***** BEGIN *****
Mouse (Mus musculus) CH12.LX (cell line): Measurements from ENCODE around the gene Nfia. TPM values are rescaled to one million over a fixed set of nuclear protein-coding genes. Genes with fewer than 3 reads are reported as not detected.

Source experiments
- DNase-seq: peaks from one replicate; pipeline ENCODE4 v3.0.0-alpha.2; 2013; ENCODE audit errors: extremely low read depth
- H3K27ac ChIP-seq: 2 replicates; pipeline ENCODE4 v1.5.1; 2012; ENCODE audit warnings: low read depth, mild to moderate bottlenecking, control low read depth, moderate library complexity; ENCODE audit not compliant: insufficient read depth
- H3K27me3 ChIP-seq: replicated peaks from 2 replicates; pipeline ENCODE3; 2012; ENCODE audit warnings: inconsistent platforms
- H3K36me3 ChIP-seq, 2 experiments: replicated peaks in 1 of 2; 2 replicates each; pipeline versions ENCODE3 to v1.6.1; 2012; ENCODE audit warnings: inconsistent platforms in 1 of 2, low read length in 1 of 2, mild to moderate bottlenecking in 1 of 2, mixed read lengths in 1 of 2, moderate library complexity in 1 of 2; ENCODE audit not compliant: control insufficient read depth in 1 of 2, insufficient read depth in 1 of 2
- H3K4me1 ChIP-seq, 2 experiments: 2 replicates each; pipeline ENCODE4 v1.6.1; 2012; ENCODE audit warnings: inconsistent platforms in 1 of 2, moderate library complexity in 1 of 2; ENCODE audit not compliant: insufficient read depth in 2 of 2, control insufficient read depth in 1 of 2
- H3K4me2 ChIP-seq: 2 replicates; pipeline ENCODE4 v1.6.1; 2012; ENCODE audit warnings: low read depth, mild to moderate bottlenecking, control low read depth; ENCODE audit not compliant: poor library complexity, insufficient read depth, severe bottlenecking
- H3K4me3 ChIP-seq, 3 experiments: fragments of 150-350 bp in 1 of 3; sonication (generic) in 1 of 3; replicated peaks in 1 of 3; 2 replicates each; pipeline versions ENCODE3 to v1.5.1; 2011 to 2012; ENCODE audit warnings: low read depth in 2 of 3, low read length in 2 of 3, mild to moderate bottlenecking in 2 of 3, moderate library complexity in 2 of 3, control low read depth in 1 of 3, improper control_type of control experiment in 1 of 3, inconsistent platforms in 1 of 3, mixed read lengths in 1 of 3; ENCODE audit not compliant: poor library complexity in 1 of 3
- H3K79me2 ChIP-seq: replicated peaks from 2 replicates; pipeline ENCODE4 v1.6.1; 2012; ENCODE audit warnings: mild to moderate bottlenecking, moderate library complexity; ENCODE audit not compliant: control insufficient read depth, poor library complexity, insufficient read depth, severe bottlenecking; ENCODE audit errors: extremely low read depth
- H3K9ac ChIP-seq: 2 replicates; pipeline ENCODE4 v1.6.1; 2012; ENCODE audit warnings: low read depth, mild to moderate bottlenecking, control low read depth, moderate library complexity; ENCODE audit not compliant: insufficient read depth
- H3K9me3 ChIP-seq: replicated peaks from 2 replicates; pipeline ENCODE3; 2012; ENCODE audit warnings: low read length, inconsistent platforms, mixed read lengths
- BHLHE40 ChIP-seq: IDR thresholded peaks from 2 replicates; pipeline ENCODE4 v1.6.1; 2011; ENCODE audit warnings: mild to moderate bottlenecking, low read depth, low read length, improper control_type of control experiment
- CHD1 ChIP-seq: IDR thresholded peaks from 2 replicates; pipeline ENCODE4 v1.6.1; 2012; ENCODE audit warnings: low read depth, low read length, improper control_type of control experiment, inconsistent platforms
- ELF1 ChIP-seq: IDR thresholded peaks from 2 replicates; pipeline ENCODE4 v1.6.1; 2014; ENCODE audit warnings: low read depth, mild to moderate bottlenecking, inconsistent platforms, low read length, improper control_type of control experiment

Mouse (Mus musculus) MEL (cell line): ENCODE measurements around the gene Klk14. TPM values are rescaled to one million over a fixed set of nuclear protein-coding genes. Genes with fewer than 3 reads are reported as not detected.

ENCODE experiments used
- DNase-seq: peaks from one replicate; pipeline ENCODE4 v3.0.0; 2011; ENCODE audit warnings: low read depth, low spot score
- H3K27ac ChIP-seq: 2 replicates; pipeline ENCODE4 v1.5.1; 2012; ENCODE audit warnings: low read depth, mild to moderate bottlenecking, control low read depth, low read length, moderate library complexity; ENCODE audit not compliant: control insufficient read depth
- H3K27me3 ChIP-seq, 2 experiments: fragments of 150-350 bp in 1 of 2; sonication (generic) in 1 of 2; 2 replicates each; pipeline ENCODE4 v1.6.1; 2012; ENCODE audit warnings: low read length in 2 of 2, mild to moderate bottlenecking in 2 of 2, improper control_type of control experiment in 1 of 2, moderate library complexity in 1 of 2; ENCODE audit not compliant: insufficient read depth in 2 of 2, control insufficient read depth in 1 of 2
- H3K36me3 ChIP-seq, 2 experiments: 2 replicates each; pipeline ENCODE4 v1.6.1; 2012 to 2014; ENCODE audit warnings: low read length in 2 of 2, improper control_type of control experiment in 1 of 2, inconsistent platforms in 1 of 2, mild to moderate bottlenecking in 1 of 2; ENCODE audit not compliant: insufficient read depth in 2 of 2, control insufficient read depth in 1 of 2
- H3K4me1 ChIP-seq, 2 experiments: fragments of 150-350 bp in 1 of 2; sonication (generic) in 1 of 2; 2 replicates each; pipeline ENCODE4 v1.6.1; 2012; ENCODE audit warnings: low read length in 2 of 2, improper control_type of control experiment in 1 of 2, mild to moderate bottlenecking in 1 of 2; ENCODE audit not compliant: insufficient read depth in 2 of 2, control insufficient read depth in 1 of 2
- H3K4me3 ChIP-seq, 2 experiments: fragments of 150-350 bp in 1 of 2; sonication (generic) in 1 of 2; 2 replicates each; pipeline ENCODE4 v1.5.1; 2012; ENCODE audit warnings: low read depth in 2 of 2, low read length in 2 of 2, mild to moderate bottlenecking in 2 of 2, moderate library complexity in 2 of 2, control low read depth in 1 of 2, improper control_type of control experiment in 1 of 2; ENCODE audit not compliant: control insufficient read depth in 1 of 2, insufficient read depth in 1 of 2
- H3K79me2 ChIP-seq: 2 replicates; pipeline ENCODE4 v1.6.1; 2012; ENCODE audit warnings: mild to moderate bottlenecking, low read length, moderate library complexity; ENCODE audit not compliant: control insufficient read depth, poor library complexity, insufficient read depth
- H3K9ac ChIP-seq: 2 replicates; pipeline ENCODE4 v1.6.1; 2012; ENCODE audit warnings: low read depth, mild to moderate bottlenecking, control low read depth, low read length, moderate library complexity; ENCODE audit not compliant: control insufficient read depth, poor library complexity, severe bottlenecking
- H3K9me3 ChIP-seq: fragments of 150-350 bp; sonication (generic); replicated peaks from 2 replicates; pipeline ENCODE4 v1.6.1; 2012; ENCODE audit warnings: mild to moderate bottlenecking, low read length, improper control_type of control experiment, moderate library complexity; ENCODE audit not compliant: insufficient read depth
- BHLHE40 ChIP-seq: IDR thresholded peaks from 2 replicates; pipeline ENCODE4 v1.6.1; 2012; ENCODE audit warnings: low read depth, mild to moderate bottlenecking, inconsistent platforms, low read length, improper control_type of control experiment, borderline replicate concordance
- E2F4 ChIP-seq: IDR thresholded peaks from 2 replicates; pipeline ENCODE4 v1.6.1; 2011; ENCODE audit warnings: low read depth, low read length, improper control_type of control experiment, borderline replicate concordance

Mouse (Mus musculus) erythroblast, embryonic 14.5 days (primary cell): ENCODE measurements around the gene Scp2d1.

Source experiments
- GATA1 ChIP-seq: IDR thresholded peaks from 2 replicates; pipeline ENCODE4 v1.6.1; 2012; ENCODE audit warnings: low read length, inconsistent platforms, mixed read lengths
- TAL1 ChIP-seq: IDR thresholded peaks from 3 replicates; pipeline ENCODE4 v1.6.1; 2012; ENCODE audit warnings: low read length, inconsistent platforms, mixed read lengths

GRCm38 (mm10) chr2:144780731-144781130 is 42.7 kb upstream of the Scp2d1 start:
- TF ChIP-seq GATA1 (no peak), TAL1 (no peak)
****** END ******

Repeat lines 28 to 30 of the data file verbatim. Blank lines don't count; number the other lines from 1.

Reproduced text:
- E2F4 ChIP-seq: IDR thresholded peaks from 2 replicates; pipeline ENCODE4 v1.6.1; 2011; ENCODE audit warnings: low read depth, low read length, improper control_type of control experiment, borderline replicate concordance

Mouse (Mus musculus) erythroblast, embryonic 14.5 days (primary cell): ENCODE measurements around the gene Scp2d1.

Source experiments